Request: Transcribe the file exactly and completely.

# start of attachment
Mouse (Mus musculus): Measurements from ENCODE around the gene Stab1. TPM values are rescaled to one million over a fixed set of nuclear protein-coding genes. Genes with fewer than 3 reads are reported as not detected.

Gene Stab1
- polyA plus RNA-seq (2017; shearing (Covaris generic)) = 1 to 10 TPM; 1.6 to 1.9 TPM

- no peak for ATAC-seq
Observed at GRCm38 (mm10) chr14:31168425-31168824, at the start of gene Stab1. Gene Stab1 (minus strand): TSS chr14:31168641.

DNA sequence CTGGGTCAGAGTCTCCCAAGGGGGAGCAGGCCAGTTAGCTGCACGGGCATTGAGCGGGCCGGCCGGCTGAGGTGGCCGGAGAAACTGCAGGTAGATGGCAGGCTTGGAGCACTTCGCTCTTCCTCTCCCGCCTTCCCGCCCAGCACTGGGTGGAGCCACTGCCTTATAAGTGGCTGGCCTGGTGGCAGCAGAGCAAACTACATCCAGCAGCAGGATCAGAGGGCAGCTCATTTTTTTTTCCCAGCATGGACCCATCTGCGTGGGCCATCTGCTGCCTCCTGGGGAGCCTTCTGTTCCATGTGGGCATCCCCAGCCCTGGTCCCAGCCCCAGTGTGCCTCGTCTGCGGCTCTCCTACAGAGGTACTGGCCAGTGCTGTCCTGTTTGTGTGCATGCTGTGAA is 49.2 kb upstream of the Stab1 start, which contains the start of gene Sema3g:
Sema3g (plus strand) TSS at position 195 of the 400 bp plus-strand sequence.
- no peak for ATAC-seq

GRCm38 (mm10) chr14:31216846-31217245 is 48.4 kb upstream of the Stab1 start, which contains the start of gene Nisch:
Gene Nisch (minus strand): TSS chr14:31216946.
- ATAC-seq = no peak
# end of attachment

Mouse (Mus musculus): Measurements from ENCODE around the gene Stab1. TPM values are rescaled to one million over a fixed set of nuclear protein-coding genes. Genes with fewer than 3 reads are reported as not detected.

Gene Stab1
- polyA plus RNA-seq (2017; shearing (Covaris generic)) = 1 to 10 TPM; 1.6 to 1.9 TPM

- no peak for ATAC-seq
Observed at GRCm38 (mm10) chr14:31168425-31168824, at the start of gene Stab1. Gene Stab1 (minus strand): TSS chr14:31168641.

DNA sequence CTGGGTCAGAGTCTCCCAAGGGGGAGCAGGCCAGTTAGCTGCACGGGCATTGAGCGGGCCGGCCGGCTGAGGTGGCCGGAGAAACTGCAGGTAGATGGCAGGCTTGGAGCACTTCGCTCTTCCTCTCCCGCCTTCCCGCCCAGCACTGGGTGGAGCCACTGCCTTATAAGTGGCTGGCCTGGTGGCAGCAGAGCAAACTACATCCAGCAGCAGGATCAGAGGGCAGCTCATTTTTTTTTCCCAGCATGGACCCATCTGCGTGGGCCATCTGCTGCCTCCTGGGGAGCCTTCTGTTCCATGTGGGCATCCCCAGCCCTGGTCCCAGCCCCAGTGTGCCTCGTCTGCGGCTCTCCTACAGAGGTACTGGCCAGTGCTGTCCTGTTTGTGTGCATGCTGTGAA is 49.2 kb upstream of the Stab1 start, which contains the start of gene Sema3g:
Sema3g (plus strand) TSS at position 195 of the 400 bp plus-strand sequence.
- no peak for ATAC-seq

GRCm38 (mm10) chr14:31216846-31217245 is 48.4 kb upstream of the Stab1 start, which contains the start of gene Nisch:
Gene Nisch (minus strand): TSS chr14:31216946.
- ATAC-seq = no peak